One of the places I really enjoy visiting on my Secret Churches, Gardens and Ruins walk in the City of London is Postman’s Park.
The small park was converted in the 19th century from being a cemetery for the adjoining church and is largely unvisited by the swathes of tourists to London. Apart from the beautiful garden, trees and water feature, what really makes this small park stand out is the Memorial to Heroic Self-Sacrifice.
In September 1887 the Victorian artist George Frederic Watts (1817–1904) wrote a letter to The Times newspaper entitled ‘Another Jubilee Suggestion’. In this letter, he put forward a plan to celebrate Queen Victoria’s golden jubilee by erecting a monument to commemorate ‘heroism in every-day life’. On the 30th July 1900, this idea was eventually realised with the unveiling of his Memorial to Heroic Self-Sacrifice, situated in Postman’s Park in the City of London.
The monument consists of a modest wooden cloister, sheltering a short stretch of wall upon which are fixed fifty-four memorial tablets commemorating sixty-two individuals, men, women and children, each of whom lost their life while attempting to save another. The earliest case featured is that of Sarah Smith, a pantomime artist who died in 1863 and the latest is Leigh Pitt who drowned in 2007. The youngest individual commemorated is eight-year-old Henry Bristow; the oldest, sixty-one-year-old Daniel Pemberton.
There are many layers of meaning hidden beneath the timber and ceramic of the Watts memorial. On the surface it is fundamentally a narrative of remembrance, a record of those who might otherwise have been forgotten, and this was something that Watts had in mind when he created it. He also, though, intended the monument to be instructional and to offer examples of what he believed to be model behaviour undertaken by people of sound and decent moral character. When standing before the tablets, viewers were encouraged through the narratives provided to conceive the act of heroism as a product of an exemplary life rather than just a single brave moment. The message was not one of how to behave in the rare instance of being faced with disaster, but a blueprint for how to live as a respectable, honourable and purposeful citizen.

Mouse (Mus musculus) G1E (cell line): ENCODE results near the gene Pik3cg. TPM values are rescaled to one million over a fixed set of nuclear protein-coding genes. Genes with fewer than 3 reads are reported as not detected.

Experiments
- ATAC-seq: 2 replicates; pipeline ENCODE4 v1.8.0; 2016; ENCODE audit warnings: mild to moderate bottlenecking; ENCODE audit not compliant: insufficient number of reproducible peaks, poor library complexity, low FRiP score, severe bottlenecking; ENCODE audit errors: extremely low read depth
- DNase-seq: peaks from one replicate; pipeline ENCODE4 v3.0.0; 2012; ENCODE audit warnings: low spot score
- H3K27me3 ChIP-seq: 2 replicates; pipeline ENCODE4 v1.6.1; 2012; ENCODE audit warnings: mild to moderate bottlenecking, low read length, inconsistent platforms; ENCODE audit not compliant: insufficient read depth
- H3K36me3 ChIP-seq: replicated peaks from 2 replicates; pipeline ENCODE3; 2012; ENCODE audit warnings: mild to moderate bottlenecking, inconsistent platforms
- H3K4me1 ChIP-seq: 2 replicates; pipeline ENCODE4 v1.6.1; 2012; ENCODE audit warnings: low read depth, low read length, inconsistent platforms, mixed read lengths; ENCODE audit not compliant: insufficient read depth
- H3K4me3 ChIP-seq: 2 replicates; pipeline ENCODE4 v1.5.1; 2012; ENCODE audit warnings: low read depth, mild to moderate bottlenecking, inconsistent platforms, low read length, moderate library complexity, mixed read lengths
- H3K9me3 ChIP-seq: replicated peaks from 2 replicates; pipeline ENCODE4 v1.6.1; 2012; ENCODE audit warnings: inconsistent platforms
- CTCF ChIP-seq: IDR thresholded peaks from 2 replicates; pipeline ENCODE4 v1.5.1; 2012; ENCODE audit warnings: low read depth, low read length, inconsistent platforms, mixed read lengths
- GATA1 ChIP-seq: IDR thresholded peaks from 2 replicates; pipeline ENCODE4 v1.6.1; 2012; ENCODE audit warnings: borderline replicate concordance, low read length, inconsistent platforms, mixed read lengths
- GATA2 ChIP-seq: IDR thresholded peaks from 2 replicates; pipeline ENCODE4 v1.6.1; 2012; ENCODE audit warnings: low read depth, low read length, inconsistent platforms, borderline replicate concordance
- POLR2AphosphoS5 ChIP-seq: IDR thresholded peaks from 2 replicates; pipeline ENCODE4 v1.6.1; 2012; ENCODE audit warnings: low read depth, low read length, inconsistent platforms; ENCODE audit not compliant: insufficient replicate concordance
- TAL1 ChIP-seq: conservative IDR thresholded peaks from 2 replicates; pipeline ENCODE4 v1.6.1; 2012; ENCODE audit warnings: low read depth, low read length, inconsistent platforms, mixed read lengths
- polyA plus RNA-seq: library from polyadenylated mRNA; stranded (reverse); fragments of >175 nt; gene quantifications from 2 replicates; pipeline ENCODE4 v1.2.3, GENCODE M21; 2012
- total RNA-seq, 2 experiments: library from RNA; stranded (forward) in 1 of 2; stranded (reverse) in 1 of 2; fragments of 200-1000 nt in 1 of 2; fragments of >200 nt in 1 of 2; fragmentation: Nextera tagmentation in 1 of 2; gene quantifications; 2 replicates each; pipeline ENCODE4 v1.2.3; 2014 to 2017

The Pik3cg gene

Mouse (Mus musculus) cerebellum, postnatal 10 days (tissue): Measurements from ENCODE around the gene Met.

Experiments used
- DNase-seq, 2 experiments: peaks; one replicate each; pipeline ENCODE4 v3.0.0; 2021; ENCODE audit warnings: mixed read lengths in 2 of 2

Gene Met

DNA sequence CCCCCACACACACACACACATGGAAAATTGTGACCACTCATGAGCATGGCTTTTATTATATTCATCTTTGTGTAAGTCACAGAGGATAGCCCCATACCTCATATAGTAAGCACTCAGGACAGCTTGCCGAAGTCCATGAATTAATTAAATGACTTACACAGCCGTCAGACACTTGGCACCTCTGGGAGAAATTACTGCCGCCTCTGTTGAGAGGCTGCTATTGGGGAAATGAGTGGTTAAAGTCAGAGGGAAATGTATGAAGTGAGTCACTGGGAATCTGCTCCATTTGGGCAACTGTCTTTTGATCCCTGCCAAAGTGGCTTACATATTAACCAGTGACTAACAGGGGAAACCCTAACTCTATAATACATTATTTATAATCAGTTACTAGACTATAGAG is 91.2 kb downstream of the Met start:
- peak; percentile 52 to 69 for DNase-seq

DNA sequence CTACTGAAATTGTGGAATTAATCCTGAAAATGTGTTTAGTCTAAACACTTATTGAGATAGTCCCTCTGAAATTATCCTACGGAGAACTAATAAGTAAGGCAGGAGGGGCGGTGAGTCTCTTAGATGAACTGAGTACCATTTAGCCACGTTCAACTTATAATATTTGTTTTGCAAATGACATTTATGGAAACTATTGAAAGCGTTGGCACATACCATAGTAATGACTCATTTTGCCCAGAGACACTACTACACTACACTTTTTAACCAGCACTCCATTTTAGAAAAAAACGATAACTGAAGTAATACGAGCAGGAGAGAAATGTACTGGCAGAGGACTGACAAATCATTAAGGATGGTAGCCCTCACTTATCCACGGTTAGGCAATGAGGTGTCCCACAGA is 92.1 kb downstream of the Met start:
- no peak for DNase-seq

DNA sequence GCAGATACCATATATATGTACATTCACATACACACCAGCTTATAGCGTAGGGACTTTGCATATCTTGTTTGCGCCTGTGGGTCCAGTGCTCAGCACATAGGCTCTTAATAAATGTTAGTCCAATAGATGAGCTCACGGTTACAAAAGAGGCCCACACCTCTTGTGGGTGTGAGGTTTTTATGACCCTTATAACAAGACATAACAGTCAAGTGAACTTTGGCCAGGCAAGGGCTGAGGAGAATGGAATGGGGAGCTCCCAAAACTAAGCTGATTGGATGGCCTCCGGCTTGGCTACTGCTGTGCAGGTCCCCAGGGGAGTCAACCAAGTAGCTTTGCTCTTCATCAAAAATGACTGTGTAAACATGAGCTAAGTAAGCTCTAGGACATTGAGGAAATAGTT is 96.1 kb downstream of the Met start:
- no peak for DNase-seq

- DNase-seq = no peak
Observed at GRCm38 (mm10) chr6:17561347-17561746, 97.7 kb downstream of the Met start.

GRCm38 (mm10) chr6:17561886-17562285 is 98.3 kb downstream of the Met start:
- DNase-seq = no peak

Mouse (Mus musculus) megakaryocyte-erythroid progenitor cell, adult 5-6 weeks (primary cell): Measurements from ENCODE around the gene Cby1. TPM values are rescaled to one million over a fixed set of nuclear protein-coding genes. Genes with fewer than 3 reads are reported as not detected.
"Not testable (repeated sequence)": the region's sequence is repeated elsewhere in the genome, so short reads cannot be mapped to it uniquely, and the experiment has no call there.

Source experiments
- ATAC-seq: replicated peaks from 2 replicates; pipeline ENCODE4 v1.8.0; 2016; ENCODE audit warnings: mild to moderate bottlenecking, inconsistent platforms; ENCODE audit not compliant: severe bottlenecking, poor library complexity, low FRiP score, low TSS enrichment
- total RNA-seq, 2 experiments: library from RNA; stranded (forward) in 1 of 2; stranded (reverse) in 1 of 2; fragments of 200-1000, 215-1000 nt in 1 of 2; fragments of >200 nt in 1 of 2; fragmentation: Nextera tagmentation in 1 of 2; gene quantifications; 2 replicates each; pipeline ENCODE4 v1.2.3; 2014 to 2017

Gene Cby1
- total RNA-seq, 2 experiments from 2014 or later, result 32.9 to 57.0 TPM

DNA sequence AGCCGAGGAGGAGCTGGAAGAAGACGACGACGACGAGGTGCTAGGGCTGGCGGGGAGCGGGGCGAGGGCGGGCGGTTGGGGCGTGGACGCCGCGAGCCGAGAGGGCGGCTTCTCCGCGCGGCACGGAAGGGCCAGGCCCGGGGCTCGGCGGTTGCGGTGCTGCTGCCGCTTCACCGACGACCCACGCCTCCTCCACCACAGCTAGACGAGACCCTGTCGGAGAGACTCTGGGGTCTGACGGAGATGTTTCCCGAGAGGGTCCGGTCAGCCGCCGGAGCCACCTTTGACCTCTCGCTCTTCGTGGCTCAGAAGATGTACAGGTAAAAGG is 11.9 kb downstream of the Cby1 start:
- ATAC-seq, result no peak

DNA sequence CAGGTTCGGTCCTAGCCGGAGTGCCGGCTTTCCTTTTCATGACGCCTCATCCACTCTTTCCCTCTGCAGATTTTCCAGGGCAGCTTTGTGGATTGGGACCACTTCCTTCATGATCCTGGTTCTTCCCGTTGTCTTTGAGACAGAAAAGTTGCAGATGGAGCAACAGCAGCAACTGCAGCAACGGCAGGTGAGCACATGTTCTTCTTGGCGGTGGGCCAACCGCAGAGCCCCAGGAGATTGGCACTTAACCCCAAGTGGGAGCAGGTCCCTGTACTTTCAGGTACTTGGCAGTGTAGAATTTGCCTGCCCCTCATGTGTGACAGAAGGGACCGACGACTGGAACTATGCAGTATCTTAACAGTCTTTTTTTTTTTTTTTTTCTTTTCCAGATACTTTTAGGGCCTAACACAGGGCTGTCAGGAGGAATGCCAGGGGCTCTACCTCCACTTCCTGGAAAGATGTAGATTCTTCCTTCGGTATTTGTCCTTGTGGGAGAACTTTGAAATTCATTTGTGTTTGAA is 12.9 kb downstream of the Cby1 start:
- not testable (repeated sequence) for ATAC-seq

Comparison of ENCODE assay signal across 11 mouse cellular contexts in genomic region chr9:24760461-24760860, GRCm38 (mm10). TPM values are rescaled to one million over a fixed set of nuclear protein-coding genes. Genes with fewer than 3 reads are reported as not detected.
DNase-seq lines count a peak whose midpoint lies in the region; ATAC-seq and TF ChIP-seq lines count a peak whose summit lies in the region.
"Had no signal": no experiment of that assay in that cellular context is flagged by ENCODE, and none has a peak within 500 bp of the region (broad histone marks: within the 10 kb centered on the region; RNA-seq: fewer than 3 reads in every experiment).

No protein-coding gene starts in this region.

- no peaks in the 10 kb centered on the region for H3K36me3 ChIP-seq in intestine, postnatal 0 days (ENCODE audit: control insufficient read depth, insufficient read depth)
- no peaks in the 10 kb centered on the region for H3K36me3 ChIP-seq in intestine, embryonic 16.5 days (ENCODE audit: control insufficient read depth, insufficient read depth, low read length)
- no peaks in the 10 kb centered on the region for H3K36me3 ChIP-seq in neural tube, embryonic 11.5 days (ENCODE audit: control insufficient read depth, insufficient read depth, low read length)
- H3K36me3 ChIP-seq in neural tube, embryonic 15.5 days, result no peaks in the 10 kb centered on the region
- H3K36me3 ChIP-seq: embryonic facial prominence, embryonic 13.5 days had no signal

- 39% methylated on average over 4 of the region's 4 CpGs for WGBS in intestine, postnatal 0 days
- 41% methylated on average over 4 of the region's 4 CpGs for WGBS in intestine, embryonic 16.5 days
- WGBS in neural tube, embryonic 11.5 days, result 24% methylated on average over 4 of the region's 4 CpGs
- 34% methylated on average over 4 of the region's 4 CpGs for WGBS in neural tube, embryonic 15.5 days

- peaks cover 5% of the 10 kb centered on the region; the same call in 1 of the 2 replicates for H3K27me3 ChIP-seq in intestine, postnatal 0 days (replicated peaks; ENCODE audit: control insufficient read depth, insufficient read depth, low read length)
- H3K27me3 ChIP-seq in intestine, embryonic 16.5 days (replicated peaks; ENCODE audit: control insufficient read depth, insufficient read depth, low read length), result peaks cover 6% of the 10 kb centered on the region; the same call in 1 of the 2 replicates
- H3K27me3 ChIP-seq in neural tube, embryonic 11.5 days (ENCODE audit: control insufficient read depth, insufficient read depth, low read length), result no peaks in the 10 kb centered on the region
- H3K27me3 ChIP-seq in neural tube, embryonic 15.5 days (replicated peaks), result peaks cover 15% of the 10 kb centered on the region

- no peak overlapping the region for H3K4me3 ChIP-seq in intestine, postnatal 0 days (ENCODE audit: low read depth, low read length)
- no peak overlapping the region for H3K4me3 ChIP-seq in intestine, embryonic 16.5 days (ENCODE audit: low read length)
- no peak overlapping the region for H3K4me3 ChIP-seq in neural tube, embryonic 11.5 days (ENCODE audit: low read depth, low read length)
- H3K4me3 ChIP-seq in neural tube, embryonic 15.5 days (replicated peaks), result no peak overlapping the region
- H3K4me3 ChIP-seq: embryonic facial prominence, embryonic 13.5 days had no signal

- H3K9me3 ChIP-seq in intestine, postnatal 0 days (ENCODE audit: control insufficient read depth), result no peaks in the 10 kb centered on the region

G. F. Watts was undoubtedly the driving force behind the monument and although his wife Mary was initially dedicated to fulfilling his legacy her involvement waned as other opportunities presented themselves. By 1929, when an attempt was made to reinvigorate the project, the social and cultural landscape of Britain had substantially altered and the moralistic tone that underpinned the memorial seemed out of date. There was little public engagement with the idea and consequently further installations were not pursued.
A meeting in 2010 involving representatives from all the significant interest groups reached a conclusion that it was no longer appropriate to add further tablets to the memorial. The reasons behind this decision were that the memorial was a personal project of G. F. Watts and his vision and influence were intrinsic to its character, that the memorial predated the modern honours system which now allows for posthumous recognition and that the historical integrity of the memorial would be further compromised by additional tablets
Whilst I can see their reasoning, I think it is rather sad and think it is a wonderful idea to memorialise heroes in this fashion. Despite that, it takes nothing away from the wonderful and reflective experience one gets from visiting Postman’s Park.